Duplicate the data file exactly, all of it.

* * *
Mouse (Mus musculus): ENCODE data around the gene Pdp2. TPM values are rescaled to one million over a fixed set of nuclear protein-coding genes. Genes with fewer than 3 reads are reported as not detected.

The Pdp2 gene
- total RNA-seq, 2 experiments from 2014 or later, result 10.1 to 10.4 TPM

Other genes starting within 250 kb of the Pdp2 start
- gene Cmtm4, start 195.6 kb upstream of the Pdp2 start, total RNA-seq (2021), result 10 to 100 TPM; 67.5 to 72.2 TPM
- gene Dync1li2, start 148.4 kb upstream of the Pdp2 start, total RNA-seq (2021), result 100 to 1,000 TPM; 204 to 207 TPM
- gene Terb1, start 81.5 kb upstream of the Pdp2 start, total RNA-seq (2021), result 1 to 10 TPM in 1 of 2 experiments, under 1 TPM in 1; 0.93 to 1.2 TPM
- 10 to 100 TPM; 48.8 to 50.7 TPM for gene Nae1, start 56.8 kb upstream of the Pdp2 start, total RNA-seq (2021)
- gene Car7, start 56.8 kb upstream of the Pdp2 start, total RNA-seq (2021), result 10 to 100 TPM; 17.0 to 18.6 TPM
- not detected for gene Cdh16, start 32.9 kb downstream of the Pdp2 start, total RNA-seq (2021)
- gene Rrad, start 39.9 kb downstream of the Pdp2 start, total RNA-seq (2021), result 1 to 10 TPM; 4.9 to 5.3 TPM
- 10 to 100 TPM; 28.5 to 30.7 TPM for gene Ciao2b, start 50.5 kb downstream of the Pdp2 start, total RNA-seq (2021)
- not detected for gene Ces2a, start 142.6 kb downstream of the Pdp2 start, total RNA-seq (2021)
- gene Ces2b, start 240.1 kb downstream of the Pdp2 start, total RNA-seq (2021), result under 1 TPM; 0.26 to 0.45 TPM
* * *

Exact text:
Mouse (Mus musculus): ENCODE data around the gene Pdp2. TPM values are rescaled to one million over a fixed set of nuclear protein-coding genes. Genes with fewer than 3 reads are reported as not detected.

The Pdp2 gene
- total RNA-seq, 2 experiments from 2014 or later, result 10.1 to 10.4 TPM

Other genes starting within 250 kb of the Pdp2 start
- gene Cmtm4, start 195.6 kb upstream of the Pdp2 start, total RNA-seq (2021), result 10 to 100 TPM; 67.5 to 72.2 TPM
- gene Dync1li2, start 148.4 kb upstream of the Pdp2 start, total RNA-seq (2021), result 100 to 1,000 TPM; 204 to 207 TPM
- gene Terb1, start 81.5 kb upstream of the Pdp2 start, total RNA-seq (2021), result 1 to 10 TPM in 1 of 2 experiments, under 1 TPM in 1; 0.93 to 1.2 TPM
- 10 to 100 TPM; 48.8 to 50.7 TPM for gene Nae1, start 56.8 kb upstream of the Pdp2 start, total RNA-seq (2021)
- gene Car7, start 56.8 kb upstream of the Pdp2 start, total RNA-seq (2021), result 10 to 100 TPM; 17.0 to 18.6 TPM
- not detected for gene Cdh16, start 32.9 kb downstream of the Pdp2 start, total RNA-seq (2021)
- gene Rrad, start 39.9 kb downstream of the Pdp2 start, total RNA-seq (2021), result 1 to 10 TPM; 4.9 to 5.3 TPM
- 10 to 100 TPM; 28.5 to 30.7 TPM for gene Ciao2b, start 50.5 kb downstream of the Pdp2 start, total RNA-seq (2021)
- not detected for gene Ces2a, start 142.6 kb downstream of the Pdp2 start, total RNA-seq (2021)
- gene Ces2b, start 240.1 kb downstream of the Pdp2 start, total RNA-seq (2021), result under 1 TPM; 0.26 to 0.45 TPM